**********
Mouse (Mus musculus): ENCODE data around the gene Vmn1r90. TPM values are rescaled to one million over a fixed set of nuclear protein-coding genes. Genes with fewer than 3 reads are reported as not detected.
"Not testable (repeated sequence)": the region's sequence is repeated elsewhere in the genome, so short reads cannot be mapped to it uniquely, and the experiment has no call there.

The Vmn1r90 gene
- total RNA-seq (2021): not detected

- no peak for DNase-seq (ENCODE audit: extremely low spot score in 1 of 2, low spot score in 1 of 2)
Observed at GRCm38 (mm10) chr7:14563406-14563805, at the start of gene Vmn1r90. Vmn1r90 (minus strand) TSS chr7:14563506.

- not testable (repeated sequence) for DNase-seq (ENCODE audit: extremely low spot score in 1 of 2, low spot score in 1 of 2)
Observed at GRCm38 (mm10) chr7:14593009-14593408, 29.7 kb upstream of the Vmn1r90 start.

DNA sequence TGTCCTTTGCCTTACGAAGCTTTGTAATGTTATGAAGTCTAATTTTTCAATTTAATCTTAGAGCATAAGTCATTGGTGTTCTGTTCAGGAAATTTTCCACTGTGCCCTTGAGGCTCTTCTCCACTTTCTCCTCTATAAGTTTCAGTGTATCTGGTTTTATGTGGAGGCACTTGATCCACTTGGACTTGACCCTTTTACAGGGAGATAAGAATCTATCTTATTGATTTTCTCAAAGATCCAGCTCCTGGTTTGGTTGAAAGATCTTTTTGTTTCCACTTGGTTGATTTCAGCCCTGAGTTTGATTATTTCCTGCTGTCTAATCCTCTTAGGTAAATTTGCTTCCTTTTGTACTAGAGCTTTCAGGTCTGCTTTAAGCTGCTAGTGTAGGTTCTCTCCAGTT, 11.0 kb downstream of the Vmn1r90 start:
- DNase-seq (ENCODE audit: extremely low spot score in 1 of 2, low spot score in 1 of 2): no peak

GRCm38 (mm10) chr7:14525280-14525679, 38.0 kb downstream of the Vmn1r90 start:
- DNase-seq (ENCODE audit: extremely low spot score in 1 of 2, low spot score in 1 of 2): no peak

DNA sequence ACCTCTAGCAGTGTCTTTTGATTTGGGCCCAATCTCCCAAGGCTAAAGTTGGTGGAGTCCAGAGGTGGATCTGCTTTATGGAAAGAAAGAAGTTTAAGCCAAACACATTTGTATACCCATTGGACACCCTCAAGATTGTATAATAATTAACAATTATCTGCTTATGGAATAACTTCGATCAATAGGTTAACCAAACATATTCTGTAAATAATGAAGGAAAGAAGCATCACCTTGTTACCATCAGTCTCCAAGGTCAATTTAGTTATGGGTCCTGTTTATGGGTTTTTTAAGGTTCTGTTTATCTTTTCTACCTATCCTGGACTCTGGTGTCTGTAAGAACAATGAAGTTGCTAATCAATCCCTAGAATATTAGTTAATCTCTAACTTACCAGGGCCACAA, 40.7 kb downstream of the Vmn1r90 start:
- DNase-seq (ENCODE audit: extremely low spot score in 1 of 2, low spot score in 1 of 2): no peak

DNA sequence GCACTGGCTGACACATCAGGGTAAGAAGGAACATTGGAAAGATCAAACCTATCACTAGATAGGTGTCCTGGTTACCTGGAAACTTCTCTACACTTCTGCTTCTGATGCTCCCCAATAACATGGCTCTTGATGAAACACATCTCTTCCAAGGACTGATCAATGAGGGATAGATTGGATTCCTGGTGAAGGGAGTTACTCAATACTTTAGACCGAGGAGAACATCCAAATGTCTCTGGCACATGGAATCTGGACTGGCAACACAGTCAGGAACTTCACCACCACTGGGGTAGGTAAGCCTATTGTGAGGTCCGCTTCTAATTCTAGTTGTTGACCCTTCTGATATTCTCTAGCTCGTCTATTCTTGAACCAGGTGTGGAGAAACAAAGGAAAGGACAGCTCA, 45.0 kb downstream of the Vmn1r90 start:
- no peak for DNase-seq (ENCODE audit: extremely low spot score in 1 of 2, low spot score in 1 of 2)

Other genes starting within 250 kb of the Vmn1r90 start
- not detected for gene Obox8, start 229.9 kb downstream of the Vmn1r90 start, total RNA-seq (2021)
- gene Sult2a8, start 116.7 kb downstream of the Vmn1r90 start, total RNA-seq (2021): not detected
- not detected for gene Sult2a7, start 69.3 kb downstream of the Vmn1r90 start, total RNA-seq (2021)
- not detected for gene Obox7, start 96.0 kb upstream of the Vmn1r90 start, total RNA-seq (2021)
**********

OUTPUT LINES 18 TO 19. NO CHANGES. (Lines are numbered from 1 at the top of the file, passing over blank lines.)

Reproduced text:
- not detected for gene Obox8, start 229.9 kb downstream of the Vmn1r90 start, total RNA-seq (2021)
- gene Sult2a8, start 116.7 kb downstream of the Vmn1r90 start, total RNA-seq (2021): not detected